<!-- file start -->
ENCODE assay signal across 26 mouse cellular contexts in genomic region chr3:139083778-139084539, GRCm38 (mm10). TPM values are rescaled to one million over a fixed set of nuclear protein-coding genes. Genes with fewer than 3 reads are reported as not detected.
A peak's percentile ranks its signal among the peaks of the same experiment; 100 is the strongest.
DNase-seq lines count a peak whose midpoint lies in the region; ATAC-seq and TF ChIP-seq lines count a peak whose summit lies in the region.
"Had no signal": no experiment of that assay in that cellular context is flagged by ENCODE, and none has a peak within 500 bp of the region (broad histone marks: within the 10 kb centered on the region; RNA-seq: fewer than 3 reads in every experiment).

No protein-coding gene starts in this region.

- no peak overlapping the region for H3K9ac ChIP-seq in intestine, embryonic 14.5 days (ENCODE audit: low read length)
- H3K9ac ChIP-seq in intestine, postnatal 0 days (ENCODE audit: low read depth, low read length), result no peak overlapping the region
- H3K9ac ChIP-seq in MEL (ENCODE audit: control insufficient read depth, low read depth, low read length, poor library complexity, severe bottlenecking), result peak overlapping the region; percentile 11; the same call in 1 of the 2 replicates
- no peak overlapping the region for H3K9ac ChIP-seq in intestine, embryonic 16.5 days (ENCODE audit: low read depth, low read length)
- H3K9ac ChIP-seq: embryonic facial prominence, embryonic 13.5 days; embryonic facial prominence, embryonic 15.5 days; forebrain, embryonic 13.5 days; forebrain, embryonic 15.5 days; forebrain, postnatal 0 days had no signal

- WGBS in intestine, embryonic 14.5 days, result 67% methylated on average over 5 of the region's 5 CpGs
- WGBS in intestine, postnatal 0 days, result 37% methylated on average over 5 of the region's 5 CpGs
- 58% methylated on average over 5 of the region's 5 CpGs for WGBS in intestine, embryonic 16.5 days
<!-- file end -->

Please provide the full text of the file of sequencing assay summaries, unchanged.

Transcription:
ENCODE assay signal across 26 mouse cellular contexts in genomic region chr3:139083778-139084539, GRCm38 (mm10). TPM values are rescaled to one million over a fixed set of nuclear protein-coding genes. Genes with fewer than 3 reads are reported as not detected.
A peak's percentile ranks its signal among the peaks of the same experiment; 100 is the strongest.
DNase-seq lines count a peak whose midpoint lies in the region; ATAC-seq and TF ChIP-seq lines count a peak whose summit lies in the region.
"Had no signal": no experiment of that assay in that cellular context is flagged by ENCODE, and none has a peak within 500 bp of the region (broad histone marks: within the 10 kb centered on the region; RNA-seq: fewer than 3 reads in every experiment).

No protein-coding gene starts in this region.

- no peak overlapping the region for H3K9ac ChIP-seq in intestine, embryonic 14.5 days (ENCODE audit: low read length)
- H3K9ac ChIP-seq in intestine, postnatal 0 days (ENCODE audit: low read depth, low read length), result no peak overlapping the region
- H3K9ac ChIP-seq in MEL (ENCODE audit: control insufficient read depth, low read depth, low read length, poor library complexity, severe bottlenecking), result peak overlapping the region; percentile 11; the same call in 1 of the 2 replicates
- no peak overlapping the region for H3K9ac ChIP-seq in intestine, embryonic 16.5 days (ENCODE audit: low read depth, low read length)
- H3K9ac ChIP-seq: embryonic facial prominence, embryonic 13.5 days; embryonic facial prominence, embryonic 15.5 days; forebrain, embryonic 13.5 days; forebrain, embryonic 15.5 days; forebrain, postnatal 0 days had no signal

- WGBS in intestine, embryonic 14.5 days, result 67% methylated on average over 5 of the region's 5 CpGs
- WGBS in intestine, postnatal 0 days, result 37% methylated on average over 5 of the region's 5 CpGs
- 58% methylated on average over 5 of the region's 5 CpGs for WGBS in intestine, embryonic 16.5 days